This week’s post is the latest of a monthly series of open-discussion posts focusing on books I’ve written or recommend. Our theme for the present is Mystery Teachings from the Living Earth, and this week we’re discussing “The Spiritual Ecology of History” (pp.119-131). I’d like to ask readers to keep their questions and comments focused on that chapter and the ideas it contains; I’m currently hosting a weekly Ask Me Anything post on Mondays on my Dreamwidth journal at https://ecosophia.dreamwidth.org, and there’ll be a more general open post on this blog in due time, so comments on other subjects should go to these venues instead.
The chapter covers a fair amount of material, but those of my readers who have followed my blogging for any length of time know the central theme already. Over the last couple of millennia, it’s become fashionable in many spiritual traditions to insist that the universe we know, with all its frustrations, its limitations, and its annoying lack of interest in our preferences, will shortly be replaced by a shiny new universe that will cater to our sense of entitlement and fork over the better lives we think we deserve.
Popular though these notions are, they’re nonsense, for reasons that have been covered already in the book. The seven laws that make up the heart of Mystery Teachings from the Living Earth apply to our collective destiny as much as they do to our individual aspirations. Just as each life cycles from birth through childhood, youth, adulthood, old age and death, each human society has its own life cycle of growth and decline. Just as the universe will not hand you enlightenment just because you want it—the path of initiation is a path of hard work!—the universe will not hand our species Utopia just because we think we want one.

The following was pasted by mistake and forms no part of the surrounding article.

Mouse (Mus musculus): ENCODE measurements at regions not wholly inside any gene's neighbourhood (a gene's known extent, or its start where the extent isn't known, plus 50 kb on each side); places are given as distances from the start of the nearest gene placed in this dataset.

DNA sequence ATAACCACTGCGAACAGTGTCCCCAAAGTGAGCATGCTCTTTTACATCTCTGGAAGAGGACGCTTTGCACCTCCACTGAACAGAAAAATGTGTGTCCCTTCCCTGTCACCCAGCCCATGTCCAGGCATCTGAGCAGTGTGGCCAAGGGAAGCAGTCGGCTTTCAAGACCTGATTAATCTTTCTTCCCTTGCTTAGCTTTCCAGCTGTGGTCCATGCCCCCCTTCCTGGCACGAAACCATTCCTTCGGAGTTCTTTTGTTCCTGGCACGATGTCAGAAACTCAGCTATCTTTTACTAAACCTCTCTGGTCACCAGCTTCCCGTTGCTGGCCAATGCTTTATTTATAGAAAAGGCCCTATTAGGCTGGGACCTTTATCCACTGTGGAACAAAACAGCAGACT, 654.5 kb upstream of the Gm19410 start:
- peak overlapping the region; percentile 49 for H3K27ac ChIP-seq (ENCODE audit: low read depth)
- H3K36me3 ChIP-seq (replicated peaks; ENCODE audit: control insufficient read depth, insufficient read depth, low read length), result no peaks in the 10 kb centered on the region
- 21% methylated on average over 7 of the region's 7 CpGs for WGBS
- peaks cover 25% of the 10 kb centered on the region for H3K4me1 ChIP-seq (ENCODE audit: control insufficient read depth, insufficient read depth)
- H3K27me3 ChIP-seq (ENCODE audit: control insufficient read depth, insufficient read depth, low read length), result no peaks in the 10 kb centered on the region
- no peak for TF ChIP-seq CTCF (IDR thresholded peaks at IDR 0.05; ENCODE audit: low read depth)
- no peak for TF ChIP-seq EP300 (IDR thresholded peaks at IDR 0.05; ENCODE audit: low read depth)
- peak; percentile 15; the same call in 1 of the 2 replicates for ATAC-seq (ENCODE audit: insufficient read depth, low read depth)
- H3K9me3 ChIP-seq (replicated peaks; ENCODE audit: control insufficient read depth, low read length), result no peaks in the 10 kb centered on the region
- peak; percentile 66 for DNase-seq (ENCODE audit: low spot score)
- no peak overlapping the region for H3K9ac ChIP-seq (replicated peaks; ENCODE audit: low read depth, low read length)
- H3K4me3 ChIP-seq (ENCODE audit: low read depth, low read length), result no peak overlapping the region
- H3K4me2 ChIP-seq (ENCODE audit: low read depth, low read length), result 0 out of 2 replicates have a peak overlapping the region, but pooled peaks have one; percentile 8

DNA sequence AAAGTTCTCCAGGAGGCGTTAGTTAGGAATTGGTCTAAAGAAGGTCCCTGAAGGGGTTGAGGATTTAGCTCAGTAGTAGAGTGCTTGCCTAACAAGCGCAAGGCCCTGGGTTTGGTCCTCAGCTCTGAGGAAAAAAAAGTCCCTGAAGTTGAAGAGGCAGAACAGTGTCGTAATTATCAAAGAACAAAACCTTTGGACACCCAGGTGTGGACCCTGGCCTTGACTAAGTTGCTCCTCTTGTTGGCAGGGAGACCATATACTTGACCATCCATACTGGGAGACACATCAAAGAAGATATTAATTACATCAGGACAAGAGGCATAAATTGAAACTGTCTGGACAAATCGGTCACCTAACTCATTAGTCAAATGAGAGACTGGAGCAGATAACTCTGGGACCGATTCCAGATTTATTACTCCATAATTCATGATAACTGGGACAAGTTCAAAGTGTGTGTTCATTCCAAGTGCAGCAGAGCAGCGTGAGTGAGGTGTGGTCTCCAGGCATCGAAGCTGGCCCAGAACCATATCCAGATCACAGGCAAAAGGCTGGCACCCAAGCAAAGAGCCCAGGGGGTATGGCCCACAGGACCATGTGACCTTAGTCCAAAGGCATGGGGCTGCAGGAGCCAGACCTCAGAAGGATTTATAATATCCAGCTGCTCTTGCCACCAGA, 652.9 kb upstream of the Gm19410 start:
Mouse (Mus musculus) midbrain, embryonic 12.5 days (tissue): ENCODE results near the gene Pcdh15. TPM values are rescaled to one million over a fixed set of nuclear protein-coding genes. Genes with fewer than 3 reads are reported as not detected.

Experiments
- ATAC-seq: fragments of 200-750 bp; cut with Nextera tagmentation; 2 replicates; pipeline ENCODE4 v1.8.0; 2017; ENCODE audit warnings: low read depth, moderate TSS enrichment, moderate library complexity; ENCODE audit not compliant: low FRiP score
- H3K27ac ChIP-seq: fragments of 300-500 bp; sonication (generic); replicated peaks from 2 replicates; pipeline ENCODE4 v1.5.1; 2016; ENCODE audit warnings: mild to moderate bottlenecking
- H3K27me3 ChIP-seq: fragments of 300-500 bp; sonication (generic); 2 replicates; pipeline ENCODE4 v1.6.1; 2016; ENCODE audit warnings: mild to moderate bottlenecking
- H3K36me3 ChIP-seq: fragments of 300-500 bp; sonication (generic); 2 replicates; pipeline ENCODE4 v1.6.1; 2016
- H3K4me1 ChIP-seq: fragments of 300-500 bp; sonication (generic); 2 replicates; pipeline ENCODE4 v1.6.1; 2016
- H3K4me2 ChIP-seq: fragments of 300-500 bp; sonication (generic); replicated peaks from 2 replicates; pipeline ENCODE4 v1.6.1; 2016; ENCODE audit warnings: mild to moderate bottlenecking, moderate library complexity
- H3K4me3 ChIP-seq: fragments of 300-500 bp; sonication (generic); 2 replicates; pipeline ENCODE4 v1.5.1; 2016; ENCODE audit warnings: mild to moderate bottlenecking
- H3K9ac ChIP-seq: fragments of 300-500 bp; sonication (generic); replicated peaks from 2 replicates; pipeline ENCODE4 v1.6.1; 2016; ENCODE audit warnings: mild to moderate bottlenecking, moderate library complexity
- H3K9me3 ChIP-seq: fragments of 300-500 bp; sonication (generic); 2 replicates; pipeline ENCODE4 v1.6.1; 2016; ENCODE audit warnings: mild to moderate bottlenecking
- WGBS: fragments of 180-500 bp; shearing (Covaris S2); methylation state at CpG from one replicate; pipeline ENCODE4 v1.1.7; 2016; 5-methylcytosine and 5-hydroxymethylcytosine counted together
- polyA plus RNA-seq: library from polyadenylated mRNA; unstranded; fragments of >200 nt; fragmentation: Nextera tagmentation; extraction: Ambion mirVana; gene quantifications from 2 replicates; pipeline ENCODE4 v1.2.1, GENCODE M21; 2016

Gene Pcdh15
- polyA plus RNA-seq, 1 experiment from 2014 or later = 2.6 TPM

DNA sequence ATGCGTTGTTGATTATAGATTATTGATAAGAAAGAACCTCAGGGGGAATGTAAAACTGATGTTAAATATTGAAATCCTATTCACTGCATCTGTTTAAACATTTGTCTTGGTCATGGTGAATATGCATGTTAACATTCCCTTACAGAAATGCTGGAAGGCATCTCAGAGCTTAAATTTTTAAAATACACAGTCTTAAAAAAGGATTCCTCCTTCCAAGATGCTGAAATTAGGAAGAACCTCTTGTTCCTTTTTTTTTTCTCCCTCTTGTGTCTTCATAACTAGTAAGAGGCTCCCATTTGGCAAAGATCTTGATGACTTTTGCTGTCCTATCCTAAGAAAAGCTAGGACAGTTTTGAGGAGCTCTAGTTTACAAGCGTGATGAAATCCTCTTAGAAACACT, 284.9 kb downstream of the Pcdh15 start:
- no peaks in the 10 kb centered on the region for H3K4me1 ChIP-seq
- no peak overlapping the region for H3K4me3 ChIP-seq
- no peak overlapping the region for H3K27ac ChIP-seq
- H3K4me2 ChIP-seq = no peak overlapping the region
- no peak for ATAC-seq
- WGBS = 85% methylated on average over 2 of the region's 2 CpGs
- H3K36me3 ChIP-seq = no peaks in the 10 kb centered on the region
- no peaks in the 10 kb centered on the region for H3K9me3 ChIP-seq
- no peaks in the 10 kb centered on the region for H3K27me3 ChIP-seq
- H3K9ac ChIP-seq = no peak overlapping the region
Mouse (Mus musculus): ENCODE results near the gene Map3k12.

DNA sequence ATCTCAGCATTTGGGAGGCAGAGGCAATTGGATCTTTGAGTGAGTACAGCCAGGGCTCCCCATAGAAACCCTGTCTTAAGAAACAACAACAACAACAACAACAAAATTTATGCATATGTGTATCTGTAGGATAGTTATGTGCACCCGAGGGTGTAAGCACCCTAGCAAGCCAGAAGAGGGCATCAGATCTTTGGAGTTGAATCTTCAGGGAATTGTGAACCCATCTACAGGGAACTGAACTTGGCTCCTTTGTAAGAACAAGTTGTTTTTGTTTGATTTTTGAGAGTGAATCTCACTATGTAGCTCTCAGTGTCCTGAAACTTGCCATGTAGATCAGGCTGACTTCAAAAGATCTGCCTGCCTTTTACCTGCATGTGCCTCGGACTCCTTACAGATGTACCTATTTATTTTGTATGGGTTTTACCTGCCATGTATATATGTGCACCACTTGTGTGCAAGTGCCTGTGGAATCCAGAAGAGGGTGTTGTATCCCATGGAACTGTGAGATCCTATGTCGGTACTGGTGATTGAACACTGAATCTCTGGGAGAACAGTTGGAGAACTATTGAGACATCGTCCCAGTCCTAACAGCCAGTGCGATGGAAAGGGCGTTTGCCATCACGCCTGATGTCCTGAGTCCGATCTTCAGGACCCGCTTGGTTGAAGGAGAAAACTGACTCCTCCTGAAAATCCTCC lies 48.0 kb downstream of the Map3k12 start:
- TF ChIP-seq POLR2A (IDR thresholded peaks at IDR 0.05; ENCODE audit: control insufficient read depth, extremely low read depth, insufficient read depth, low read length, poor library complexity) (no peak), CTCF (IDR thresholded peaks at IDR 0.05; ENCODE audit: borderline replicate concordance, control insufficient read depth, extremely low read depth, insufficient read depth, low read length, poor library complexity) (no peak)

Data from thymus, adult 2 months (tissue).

May I put things quite bluntly? The cosmos is not your Mommy. It will not clean up the messes you make, nor will it rescue you from the consequences of your own bad choices. You have a relationship with it, but it’s like the relationship that any individual cell in your body has with you. When’s the last time you concerned yourself with the personal desires of a single cell in your gall bladder?
On the other hand, unlike the cells in your gall bladder, you have an option if you want to become something more than you are. That’s the path of initiation—a path that has to be walked by the individual, one laborious step at a time. No one will do the work for you, but every step you take has been taken before, over long ages, by those who have followed the path before you and left guiding marks along the way.
Questions? Comments? Discussions? Have at it—subject, of course, to the usual rules.
Next month’s book club post will go on to an important work of occult philosophy, one of the most influential such works in today’s occult field: The Cosmic Doctrine by Dion Fortune. Please note that there are two different editions of this work in circulation these days. The currently available edition, published by Weiser, reproduces the original 1924 privately printed edition; the edition most often found in the used book market, published by Helios in hardback and Aquarian in paperback, is the revised 1966 edition. I personally prefer the revised edition, because that’s the one I used in my original study of the text, and the revisions to my mind sharply improved the clarity of the presentation; the same material is covered in both editions, though. I own copies of both, and will give citations from both, for those who are prepared to read along and study this extremely useful manual of magical philosophy.